Paige has started and ran multiple real estate investing businesses, and has been investing in real estate for over 20 years! Today Joe and Paige will have a discussion about her entire real estate story, from losing $20 million in cash to getting back in the real estate game and having more success than ever before with non-performing notes. If you enjoyed today’s episode remember to subscribe in iTunes and leave us a review!
Best Ever Tweet:
“They will focus on assets that are valued over $200,000” – Paige Panzarello
Paige Panzarello Real Estate Background:
- Real estate investor and entrepreneur for over 20 years
- Founded and runs her own non-performing note company
- Completed over $150 million in real estate transactions to date
- Based in Simi Valley, CA
- Say hi to her at https://www.cashflowchick.com/
- Best Ever Book: Three Feet from Gold
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Joe Fairless: Best Ever listeners, how are you doing? Welcome to the best real estate investing advice ever show. I’m Joe Fairless, and this is the world’s longest-running daily real estate investing podcast. We only talk about the best advice ever, we don’t get into any of that fluffy stuff. With us today, Paige Panzarello. How are you doing, Page?
Paige Panzarello: I’m great, Joe. Thanks so much for having me on.
Joe Fairless: That is great to hear, and my pleasure. A little bit about Paige – she is a real estate investor and entrepreneur; she’s been one for over 20 years. She founded and runs her own non-performing note company, and she’s also had a construction company. She has completed over 150 million dollars in real estate transactions to date. Based in Simi Valley, California. With that being said, Paige, do you wanna give the Best Ever listeners a little bit more about your background and your current focus?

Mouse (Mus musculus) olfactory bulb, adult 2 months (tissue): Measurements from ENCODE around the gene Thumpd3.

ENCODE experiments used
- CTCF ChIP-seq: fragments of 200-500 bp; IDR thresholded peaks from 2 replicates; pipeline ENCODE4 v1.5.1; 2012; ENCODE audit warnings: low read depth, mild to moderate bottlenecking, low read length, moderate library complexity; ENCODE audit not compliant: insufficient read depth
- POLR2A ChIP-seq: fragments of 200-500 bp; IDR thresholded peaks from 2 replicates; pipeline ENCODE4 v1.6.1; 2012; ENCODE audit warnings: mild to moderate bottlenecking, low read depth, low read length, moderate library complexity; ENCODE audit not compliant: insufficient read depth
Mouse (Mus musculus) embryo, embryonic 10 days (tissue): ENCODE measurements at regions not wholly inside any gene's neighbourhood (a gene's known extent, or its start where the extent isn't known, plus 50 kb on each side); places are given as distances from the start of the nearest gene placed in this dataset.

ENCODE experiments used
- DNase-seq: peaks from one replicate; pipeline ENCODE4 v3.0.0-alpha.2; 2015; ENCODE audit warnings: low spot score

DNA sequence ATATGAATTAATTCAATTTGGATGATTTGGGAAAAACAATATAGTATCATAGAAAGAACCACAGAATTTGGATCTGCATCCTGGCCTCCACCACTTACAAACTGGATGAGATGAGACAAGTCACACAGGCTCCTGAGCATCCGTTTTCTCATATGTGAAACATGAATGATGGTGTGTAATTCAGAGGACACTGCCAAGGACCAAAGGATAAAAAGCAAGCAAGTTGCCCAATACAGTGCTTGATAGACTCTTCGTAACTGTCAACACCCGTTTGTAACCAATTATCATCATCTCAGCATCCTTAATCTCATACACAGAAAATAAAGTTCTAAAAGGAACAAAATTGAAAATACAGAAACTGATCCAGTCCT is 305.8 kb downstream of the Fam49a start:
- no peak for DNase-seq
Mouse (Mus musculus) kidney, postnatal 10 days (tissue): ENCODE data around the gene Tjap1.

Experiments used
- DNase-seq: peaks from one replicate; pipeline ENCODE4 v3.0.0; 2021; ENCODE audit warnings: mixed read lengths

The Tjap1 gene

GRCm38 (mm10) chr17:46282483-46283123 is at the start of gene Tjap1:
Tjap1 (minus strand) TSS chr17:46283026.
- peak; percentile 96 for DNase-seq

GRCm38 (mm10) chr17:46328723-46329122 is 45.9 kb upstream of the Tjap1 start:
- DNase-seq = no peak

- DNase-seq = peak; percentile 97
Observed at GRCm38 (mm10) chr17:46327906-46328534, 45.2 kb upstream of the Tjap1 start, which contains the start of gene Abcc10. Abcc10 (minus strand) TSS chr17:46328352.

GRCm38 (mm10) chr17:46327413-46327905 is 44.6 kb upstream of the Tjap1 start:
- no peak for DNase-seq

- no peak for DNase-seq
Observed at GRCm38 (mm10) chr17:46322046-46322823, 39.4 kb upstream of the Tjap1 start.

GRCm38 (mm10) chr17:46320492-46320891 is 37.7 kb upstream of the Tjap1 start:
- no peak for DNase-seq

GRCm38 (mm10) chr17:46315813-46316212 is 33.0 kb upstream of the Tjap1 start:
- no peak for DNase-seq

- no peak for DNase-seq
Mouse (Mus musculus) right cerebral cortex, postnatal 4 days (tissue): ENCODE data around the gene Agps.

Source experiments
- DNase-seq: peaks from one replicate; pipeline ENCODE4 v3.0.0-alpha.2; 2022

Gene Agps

Paige Panzarello: Absolutely. Hi, Best Ever listeners. Great to be here. As Joe said, I’ve been in real estate and real estate investing for over 20 years. I started out by default, with some buy and hold properties; I owned a sewer treatment plant and some land. Prior to 2005, and that boom and then bust, I was in my growth spurt. I started out knowing nothing at all about real estate or real estate investing… And I just had to jump in with both feet, and ask a lot of questions, and surround myself with people that were in the know.
Then of course you have to be bold, too. I was very young at that point, so I was somewhat fearless. [laughs] Things have changed a little, Joe, but… [laughter] So I surrounded myself with a bunch of people and I grew really fast. We ended up having 36 employees. I owned my own construction company, and I started it knowing nothing about construction.
Joe Fairless: Wow.
Paige Panzarello: Yeah. We were building our own projects, we were building everybody else’s projects…
Joe Fairless: Where at?
Paige Panzarello: Mostly in Arizona. We had some in California, but mostly in Arizona.
Joe Fairless: Okay.
Paige Panzarello: And we were rocking and rolling. It was great. I held all of our licenses, except HVAC and roofing, and the only reason we didn’t have those is the insurance was too high… And it was prior to 2005, so we were just going crazy with building. Then the crash happened… And I actually saw it coming, Joe. A lot of us did. I foolishly thought it’s not going to happen to me though.
By the end of the day, I was very fortunate in that I did not have a lot of debt. I was only encumbered about 10%. I had a lot of assets that I could sell, and it was really a fire sale… And at the end of three years I was very fortunate that I was able to fire-sale everything and pay everybody that I owed; I didn’t have to go through a bankruptcy dismissal, or any of that stuff. But three years later I lost 20 million dollars.